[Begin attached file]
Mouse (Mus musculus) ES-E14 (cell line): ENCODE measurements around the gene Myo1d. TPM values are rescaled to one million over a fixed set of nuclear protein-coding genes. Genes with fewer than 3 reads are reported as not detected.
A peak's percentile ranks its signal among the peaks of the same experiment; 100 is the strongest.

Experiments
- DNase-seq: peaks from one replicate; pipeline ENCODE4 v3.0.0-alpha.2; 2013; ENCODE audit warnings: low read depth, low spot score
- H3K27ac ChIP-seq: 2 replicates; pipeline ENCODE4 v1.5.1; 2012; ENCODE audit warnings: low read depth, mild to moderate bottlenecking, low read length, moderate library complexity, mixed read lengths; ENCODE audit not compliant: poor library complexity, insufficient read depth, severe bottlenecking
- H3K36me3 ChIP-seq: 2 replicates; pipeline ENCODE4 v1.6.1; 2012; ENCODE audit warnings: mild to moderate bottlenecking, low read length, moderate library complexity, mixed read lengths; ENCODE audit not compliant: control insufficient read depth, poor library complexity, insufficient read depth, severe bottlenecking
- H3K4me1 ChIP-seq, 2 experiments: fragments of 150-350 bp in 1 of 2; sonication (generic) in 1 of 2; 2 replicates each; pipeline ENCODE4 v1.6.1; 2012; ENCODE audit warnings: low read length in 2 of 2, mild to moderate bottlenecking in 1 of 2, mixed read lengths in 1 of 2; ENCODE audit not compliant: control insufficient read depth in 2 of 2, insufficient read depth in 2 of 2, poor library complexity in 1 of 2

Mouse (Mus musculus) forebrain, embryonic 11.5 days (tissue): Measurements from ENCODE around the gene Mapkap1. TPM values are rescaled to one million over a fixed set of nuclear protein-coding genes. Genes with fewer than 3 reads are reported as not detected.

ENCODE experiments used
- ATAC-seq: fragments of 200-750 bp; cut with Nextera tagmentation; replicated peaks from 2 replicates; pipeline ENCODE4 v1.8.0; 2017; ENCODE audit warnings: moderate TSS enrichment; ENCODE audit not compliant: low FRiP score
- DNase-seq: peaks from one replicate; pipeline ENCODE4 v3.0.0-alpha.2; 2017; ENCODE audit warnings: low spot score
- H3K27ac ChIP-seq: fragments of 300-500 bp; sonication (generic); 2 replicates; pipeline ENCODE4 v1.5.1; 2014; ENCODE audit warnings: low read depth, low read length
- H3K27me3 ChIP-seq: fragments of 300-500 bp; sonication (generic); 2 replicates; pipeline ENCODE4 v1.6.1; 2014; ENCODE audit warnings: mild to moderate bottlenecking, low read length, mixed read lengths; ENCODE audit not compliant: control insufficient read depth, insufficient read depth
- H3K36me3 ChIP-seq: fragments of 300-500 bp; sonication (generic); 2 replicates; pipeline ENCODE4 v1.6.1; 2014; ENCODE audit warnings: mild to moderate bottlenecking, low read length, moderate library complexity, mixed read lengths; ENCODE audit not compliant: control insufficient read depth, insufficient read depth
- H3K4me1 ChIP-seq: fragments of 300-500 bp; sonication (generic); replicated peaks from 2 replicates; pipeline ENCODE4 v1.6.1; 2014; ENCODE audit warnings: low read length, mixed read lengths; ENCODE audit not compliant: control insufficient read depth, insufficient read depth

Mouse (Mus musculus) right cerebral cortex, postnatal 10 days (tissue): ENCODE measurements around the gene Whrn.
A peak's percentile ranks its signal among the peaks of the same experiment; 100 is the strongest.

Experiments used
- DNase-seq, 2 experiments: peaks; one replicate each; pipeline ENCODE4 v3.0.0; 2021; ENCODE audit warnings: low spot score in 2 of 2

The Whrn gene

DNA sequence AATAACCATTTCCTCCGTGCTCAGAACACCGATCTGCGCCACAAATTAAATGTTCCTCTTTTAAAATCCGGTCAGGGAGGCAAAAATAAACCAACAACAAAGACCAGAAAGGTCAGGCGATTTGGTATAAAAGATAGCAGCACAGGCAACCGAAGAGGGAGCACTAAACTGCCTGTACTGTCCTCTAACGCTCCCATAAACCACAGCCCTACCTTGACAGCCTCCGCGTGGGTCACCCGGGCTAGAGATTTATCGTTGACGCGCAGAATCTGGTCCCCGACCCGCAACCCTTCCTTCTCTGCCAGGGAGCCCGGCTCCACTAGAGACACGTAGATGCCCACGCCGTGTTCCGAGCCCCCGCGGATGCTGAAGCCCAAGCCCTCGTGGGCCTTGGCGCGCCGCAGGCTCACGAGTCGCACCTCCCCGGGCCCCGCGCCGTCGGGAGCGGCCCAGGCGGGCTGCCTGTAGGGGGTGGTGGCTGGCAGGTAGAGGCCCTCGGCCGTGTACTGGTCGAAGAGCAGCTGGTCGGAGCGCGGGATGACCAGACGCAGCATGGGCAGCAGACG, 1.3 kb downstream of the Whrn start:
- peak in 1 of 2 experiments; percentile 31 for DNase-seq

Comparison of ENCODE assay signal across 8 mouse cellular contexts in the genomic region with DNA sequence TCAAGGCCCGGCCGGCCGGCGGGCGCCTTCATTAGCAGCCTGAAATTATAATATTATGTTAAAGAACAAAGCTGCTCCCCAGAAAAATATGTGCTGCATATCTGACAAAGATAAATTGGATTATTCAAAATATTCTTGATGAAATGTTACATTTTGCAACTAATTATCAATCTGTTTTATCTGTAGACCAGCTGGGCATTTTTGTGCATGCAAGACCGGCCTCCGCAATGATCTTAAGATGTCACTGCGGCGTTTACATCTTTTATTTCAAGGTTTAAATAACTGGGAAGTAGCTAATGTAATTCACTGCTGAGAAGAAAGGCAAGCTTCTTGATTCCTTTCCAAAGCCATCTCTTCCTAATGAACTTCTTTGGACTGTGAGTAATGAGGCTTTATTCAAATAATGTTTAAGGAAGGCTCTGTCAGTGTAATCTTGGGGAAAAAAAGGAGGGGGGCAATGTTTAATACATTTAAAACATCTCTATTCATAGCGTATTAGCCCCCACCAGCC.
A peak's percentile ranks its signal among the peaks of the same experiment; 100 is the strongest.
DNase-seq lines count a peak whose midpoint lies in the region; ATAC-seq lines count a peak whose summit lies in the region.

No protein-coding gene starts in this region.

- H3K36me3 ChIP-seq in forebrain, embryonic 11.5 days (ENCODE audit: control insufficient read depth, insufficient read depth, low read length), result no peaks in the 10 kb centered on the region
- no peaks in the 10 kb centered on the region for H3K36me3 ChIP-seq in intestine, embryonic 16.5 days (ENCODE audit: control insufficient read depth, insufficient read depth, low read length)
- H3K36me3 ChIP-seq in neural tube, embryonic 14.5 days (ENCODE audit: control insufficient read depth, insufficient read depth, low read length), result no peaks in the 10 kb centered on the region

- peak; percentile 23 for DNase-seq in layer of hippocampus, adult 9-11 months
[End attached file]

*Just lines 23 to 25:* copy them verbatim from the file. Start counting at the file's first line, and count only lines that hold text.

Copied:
Comparison of ENCODE assay signal across 8 mouse cellular contexts in the genomic region with DNA sequence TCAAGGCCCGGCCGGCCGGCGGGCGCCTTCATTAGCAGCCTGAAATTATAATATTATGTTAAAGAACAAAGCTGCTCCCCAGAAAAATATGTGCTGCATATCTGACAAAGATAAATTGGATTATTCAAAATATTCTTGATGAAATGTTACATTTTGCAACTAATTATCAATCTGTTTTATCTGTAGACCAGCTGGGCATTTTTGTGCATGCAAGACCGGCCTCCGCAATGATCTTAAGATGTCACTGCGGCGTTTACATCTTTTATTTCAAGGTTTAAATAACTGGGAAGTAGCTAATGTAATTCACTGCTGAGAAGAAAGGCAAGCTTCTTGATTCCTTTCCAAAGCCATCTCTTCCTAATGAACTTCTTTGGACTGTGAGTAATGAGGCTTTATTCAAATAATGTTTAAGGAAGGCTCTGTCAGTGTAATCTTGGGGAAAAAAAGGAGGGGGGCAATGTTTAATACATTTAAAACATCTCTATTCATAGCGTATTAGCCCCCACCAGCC.
A peak's percentile ranks its signal among the peaks of the same experiment; 100 is the strongest.
DNase-seq lines count a peak whose midpoint lies in the region; ATAC-seq lines count a peak whose summit lies in the region.